Twelve Senate Republicans voted Tuesday for final approval of a bill that would protect same-s*x marriages at the federal level. This meant that the bill got more than the 60 votes it needed to pass.
Sens. Susan Collins (Maine), Lisa Murkowski (Alaska), Rob Portman (Ohio), Thom Tillis (North Carolina), Mitt Romney (Utah), Roy Blunt (Mo. ), Cynthia Lummis (Wyo. ), Richard Burr (North Carolina), Shelley Moore Capito (West Virginia), Dan Sullivan (Alaska), Joni Ernst (Iowa), and Todd Young (Iowa) all voted for the bill (Ind.).
The GOP senators’ support wasn’t a surprise, since they had all voted in favor of moving the bill forward in recent votes. The bill will now go back to the House, which had already passed a similar version. Collins, Portman, and Tillis, three Republicans who backed the bill, were the main people in charge of talks.
The five-person group, which also included Democratic Sens. Tammy Baldwin (Wis.) and Kyrsten Sinema (Ariz.), put the bill off until after the midterm elections to increase its chances of passing. They also added provisions to address some Republicans’ concerns about religious freedom.
“Tonight, the Senate passed the Respect for Marriage Act that @SenatorBaldwin and I wrote to help stop discrimination, promote equality, and protect the rights of all Americans,” Collins wrote on Twitter. “Our bill would help make sure that everyone is respected and treated with dignity.”
.@RealBenCarson is right. He said, “Conservatives should be standing even more stalwart in defense of religious liberty — not joining the far Left to use the heavy hand of the federal government to further erode religious liberty.” https://t.co/3XzArUEh6F
— Franklin Graham (@Franklin_Graham) December 1, 2022
Blunt, who had said in public that he wanted the delay, voted for the bill because it added protections for religious freedom. This year, Blunt, Portman, and Burr did not run for re-election, and they will leave the upper chamber in January. Some Republicans, like Lummis, who voted for the bill said they did so even though they didn’t agree with gay marriage.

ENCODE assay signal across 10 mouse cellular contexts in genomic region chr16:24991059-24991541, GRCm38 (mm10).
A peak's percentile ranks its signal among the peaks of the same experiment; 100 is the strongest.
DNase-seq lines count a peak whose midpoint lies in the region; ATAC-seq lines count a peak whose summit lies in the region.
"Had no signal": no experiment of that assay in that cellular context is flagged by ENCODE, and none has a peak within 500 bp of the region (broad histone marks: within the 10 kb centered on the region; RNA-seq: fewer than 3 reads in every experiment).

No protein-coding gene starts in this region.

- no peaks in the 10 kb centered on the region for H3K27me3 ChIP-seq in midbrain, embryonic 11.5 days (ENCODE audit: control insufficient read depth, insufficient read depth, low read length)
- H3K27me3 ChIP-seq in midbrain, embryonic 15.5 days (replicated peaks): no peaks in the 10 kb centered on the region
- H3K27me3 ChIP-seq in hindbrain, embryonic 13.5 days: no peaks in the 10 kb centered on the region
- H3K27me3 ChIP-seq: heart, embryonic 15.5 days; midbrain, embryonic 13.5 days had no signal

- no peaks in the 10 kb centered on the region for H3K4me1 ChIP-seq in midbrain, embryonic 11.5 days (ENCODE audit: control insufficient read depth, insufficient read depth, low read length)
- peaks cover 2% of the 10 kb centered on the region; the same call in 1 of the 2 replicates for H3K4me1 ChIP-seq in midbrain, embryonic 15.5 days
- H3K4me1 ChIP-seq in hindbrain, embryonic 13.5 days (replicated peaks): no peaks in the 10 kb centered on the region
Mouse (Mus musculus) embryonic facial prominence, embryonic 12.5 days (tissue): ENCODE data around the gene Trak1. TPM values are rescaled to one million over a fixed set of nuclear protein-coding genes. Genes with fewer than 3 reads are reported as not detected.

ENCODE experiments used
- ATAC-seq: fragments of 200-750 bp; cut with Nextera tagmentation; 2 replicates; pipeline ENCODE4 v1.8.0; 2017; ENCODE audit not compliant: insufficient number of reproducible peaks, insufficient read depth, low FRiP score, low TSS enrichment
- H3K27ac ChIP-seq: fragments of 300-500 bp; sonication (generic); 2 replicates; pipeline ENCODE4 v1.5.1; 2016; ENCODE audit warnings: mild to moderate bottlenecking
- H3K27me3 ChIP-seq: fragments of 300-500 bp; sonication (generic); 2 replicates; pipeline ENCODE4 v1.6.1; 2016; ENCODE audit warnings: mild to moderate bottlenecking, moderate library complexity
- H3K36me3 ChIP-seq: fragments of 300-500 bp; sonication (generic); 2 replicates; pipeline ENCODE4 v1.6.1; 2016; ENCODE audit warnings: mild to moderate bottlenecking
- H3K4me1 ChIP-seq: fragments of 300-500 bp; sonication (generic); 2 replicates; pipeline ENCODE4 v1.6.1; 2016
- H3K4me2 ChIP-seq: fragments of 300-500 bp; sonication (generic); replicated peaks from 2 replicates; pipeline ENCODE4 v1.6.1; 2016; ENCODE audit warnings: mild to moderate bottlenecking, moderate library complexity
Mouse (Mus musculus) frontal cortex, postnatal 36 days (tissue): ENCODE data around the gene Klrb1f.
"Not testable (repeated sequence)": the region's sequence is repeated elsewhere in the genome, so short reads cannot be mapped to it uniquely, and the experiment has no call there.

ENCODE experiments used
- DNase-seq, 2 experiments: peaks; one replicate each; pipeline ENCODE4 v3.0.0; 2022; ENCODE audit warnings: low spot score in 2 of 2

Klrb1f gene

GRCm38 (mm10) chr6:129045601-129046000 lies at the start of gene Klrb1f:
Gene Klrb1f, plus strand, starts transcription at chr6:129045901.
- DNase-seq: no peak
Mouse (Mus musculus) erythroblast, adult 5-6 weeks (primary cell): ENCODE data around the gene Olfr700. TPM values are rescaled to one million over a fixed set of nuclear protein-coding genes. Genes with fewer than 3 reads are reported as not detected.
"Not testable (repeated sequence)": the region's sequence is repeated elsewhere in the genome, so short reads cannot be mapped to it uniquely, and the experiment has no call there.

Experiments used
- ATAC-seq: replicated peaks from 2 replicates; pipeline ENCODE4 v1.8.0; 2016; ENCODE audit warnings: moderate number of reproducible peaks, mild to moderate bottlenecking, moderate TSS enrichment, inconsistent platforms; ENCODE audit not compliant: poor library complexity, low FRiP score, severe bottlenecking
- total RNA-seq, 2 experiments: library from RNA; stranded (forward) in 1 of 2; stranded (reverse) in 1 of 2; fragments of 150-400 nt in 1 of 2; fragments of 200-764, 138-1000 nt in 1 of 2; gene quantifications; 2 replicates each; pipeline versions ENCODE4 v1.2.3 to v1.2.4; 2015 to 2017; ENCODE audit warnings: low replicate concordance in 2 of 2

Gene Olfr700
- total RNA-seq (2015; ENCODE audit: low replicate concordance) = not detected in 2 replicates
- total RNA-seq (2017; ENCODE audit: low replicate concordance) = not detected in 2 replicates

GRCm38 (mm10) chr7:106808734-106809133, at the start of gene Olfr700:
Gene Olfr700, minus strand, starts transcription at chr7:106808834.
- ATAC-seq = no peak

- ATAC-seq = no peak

“Wyoming is the Equality State, and while I firmly believe marriage is a sacred union between one man and one woman, I respect that others hold different beliefs,” Lummis said in a statement, citing the constitution of her state. “While I firmly believe marriage is a sacred union between one man and one woman, I respect that others hold different beliefs.”
After the Mormon church made the announcement that it supported the law, Mitt Romney, who earlier in the fall was still unsure on the issue, similarly stated backing for the legislation. Romney has been an active member of the church for a significant amount of time. Obama holds a rally in support of Warnock just before the high-stakes election. Georgia Senate runoff In response to a court order, Cochise County in Arizona has certified the election results.
“Although I support the institution of conventional marriage, the ruling in Obergefell is and always has been the law of the land on which members of the LGBTQ community have relied. In a statement released after an earlier vote to advance the law, Mitt Romney said, “This legislation brings certainty to many LGBTQ Americans, and it indicates that Congress — and I — esteem and love all of our fellow Americans equally.”
With the exception of Senator Raphael Warnock, who was absent from Tuesday’s vote in order to campaign for the forthcoming runoff election in Georgia, every Democrat in the Senate voted in favor of the proposal. In addition to Senator Ben Sasse, retiring Republican Senator Pat Toomey of Pennsylvania, who had previously opposed holding a procedural vote on the bill, did not attend the vote (R-Neb.).
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